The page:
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Why Building Materials Companies Need Real-Time Content

Real-Time-Content-For-International-Business-Shows

There’s no doubt that timing matters when you’re deploying content geared for specific audiences. For example, more than three-quarters (76%) of brands say they receive increased audience engagement when deploying social posts timed with an event or promotion.

So, as the NAHB International Builders Show approaches in late February, our advice to building materials organizations planning a presence at the show: use this time-sensitive opportunity to come up with a content marketing strategy that leverages attendees’ headspace on a topic that’s top of mind for them, before, during and after the show.

Deploying real-time content marketing tactics connected to what is arguably the industry’s biggest trade show is much more likely to garner attention and engagement from prospects interested in or attending the show than content deployed without this timely connection.

Done correctly, the strategy also helps B2B organizations establish themselves as thought leaders in prospects’ minds when it comes to IBS and the experiences attendees have there. Which should be the goal for any B2B organization hoping to drive awareness and preference for their solutions.

What content marketing tactics should you use? The truth is, they can be anything from an email or e-newsletter to a blog post, social post, paid media or even a show-themed landing page. The tactic itself doesn’t matter as much as the quality of the content. It has to be compelling, clearly related to the show, and fresh and innovative at the same time. This is what will differentiate you as a thought leader, rather than just another content creator striving for attention.

Deploying Content Just Before the Show

In the weeks and days before the show, you can build up engagement with prospects who you know or believe will be in attendance, by deploying content helping to set expectations around the event.

Whether it’s through an email, a blog and/or a social post linked to a blog, your goal should be to generate more engagement from the prospects who will be at the show or at least interested in what happens at the event. For example, you might come up with three smart questions you plan to have answered at the show and then deploy content referring to your plans.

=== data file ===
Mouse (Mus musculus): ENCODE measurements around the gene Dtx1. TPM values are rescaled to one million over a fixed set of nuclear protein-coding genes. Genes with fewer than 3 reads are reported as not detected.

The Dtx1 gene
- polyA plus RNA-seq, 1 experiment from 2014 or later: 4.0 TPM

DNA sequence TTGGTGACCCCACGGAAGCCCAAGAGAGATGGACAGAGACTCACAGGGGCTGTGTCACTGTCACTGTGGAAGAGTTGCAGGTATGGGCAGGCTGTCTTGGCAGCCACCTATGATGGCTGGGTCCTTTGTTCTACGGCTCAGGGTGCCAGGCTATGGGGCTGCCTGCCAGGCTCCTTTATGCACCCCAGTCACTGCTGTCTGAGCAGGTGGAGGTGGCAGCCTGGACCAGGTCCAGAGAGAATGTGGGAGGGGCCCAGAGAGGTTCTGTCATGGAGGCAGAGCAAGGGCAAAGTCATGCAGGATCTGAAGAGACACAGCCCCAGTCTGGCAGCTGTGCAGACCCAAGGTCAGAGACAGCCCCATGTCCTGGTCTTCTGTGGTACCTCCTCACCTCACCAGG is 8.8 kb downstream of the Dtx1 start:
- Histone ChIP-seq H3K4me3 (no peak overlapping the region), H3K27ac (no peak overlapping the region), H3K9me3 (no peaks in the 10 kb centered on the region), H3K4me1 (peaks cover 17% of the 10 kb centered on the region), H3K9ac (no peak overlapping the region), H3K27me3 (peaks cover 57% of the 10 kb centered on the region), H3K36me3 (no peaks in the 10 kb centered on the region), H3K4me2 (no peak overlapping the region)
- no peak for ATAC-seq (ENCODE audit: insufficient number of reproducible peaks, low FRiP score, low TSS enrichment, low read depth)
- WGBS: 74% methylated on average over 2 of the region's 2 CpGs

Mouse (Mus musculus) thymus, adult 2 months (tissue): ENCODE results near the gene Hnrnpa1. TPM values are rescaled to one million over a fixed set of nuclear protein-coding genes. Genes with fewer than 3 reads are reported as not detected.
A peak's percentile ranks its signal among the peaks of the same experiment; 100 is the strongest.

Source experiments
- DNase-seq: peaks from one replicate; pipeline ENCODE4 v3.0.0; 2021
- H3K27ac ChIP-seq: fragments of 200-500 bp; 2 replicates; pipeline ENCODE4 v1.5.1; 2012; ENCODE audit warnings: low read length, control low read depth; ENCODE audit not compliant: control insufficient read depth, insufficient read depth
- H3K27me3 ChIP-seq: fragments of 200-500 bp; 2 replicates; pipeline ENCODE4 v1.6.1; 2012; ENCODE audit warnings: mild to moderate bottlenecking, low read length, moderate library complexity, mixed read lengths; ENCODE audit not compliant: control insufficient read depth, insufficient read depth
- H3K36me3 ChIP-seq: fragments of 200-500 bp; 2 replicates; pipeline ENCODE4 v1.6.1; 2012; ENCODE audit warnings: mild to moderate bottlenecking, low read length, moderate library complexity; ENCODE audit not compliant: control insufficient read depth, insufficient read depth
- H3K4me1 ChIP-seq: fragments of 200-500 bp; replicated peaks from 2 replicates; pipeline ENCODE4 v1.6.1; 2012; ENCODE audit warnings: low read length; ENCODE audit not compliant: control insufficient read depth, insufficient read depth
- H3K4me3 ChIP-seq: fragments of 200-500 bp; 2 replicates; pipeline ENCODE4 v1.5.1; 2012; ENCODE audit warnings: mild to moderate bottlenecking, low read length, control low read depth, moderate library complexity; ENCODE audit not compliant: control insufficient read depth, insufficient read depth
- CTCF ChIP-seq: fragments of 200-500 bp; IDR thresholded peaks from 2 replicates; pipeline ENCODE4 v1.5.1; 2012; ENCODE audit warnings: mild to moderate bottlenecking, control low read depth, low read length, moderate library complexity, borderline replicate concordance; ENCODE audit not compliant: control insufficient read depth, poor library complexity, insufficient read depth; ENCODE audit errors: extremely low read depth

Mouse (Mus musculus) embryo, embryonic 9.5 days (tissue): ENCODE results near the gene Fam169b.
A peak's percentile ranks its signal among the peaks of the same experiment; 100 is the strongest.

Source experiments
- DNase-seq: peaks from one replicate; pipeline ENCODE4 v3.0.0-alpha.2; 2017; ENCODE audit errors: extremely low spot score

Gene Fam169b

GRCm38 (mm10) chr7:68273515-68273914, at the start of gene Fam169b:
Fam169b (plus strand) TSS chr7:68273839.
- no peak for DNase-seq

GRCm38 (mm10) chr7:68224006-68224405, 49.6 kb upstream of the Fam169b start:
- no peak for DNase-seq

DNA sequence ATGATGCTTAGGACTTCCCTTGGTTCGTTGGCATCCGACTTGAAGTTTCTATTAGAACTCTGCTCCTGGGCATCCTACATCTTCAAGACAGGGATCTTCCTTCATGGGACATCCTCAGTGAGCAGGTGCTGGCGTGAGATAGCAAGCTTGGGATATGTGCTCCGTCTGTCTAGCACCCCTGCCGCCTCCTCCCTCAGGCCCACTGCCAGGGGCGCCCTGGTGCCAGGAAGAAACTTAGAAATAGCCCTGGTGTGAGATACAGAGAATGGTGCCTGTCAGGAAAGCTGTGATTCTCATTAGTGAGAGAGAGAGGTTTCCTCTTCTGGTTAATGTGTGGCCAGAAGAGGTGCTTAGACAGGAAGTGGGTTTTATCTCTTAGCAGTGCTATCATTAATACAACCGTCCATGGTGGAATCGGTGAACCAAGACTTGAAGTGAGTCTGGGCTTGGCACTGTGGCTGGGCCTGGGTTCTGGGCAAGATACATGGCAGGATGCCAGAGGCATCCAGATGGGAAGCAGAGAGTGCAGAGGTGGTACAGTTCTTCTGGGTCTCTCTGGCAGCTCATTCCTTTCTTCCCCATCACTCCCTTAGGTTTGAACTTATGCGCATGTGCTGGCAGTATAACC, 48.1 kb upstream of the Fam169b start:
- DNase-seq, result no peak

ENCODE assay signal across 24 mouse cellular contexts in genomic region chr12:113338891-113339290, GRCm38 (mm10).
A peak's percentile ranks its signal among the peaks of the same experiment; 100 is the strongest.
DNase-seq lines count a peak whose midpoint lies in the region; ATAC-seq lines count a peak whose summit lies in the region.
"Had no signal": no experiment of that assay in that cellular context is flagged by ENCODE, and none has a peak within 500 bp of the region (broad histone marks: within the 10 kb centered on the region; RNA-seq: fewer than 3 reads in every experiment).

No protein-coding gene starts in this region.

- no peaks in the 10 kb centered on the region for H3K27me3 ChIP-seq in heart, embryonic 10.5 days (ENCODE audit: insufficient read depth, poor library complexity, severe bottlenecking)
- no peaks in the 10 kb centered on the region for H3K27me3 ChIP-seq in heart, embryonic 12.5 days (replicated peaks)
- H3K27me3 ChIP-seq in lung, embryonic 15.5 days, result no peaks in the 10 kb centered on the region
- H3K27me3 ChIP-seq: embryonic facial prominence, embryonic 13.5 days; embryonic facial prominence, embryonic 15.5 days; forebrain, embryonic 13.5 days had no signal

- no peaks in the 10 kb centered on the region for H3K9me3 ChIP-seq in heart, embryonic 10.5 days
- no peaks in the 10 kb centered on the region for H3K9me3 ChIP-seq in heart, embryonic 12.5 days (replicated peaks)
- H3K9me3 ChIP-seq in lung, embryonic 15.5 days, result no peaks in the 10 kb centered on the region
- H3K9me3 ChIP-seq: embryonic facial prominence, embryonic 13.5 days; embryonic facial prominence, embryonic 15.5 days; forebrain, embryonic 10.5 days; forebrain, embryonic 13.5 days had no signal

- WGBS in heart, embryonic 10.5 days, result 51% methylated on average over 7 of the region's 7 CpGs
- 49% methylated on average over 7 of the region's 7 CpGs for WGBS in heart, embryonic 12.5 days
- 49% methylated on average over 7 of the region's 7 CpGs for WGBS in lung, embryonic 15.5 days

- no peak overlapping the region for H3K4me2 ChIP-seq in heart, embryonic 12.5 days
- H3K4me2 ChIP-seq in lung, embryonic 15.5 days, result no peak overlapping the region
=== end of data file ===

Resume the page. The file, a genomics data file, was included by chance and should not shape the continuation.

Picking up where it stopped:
Say your plan is to talk with builders and find out what strategies they plan to use, should there be a recession in the coming year. Then you could post a blog letting prospects know what you’re planning to uncover at the show, or send an email survey asking about their own business strategies for 2019 as it relates to IBS.

Answers to these sorts of burning questions can serve as the perfect content base for building materials companies. The key is adapting the information to target audiences with references to the show along with your own point of view.

During-the-Show Content Marketing

Content deployed during the show also should offer your organization’s unique and real-time response to an event or experience received at the show. Whether you use the opportunity to agree with, support, or challenge what you’re hearing, the most important thing is that you offer an original perspective based on some aspect from the show.

It’s also important to get the content out there fast: ideally publishing a blog with your thoughts on sessions from the same day is a great way to build rapport and engagement from target prospects, while also being relevant and timely.

Another idea is deploying paid social ads during the show directed at specific individuals or groups. You can tailor your communications and leverage the show for interest. Use what you’ve learned or seen at the show to develop a unique perspective, and then share it through content, to become a true thought leader for prospects.

After-the-Show Content Marketing

As with pre- and post-IBS content marketing, there’s a short window of time right after the show closes where relevant content marketing can take advantage of attendees’ lingering enthusiasm about the event.

The days and even hours after the show are a great time to recap what you’ve learned and how you believe the industry might change near term as a result. It’s also a great opportunity to continue building on some of those relationships you gained at the show. The goal here: keep the conversations going. So whether it’s thanking new contacts for their time, relating your own takeaways or sending out a quick survey to find out what prospects learned, the time after the show can be another golden hour for engagement.

One thing to keep in mind for content used at any of these three stages: you’ll want to keep expectations modest in terms of traditional performance indicators like time on page, click-throughs, or bounce rates. Being at the show, prospects are likely to have a very short attention span. That doesn’t mean they won’t notice your email’s subject line or catch a glimpse of your LinkedIn post. Remember that your goal is driving awareness and becoming a thought leader on a topic that’s just as important to you as your prospects. Even if they don’t have time to read the entire piece of content, you’re still building engagement points.

Developing these content strategies can be simple or it can be complex. Point To Point is equipped to help, with the research, creative vision, and implementation teams to create and deploy real-time content marketing campaigns. If you’d like to chat further about real-time content marketing plans, please get in touch with us.

Topics: General